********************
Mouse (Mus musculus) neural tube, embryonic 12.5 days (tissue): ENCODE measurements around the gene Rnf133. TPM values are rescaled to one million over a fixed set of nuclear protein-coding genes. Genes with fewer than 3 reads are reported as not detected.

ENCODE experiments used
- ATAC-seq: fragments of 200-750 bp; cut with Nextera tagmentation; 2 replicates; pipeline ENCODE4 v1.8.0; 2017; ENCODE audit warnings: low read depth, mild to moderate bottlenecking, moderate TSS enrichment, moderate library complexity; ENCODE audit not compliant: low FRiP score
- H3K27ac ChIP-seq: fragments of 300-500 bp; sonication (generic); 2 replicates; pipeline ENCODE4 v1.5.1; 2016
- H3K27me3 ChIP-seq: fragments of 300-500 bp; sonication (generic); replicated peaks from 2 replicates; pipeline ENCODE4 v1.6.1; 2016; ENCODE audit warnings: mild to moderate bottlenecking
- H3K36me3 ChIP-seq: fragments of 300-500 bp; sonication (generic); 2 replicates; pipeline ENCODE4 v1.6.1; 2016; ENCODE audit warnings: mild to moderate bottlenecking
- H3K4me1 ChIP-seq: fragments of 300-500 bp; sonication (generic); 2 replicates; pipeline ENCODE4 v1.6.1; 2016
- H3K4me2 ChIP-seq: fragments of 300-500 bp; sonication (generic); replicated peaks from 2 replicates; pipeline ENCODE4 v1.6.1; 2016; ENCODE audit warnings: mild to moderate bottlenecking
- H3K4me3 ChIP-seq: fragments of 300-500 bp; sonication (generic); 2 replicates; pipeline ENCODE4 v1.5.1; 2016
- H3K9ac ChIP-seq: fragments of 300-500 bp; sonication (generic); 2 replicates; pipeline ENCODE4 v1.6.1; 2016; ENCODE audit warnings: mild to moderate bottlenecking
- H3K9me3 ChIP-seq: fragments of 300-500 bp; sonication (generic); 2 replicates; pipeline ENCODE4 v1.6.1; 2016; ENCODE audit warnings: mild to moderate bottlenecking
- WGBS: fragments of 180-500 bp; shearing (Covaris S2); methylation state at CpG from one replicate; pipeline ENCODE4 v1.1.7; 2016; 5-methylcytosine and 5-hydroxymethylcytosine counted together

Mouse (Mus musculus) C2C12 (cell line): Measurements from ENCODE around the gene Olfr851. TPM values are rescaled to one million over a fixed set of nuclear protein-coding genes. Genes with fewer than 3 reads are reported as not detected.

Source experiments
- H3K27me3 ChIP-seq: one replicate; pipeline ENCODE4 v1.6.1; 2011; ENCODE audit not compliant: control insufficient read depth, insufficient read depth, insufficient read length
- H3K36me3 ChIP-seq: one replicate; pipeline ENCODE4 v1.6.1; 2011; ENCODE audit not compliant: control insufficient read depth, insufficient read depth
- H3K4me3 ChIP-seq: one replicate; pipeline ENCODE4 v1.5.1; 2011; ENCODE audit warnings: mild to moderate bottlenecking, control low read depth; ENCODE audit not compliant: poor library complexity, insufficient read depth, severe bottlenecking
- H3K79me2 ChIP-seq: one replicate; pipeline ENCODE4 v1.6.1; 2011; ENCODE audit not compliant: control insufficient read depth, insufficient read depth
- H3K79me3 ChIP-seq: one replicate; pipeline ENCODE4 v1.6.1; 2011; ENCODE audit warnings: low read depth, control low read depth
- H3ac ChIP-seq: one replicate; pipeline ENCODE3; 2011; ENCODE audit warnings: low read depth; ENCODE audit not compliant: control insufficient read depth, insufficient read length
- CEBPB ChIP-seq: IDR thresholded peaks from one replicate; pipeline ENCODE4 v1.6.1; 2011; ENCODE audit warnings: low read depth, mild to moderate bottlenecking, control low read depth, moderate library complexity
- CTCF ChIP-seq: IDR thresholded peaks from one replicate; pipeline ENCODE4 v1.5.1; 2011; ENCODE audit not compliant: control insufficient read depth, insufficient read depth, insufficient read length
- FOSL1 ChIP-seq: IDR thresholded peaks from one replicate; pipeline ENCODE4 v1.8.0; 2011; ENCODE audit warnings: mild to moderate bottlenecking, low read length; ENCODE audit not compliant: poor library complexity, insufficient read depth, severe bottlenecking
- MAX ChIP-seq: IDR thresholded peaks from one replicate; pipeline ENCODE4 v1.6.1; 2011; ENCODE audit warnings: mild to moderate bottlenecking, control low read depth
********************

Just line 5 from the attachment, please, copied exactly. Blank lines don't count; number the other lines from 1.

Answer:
- H3K27me3 ChIP-seq: fragments of 300-500 bp; sonication (generic); replicated peaks from 2 replicates; pipeline ENCODE4 v1.6.1; 2016; ENCODE audit warnings: mild to moderate bottlenecking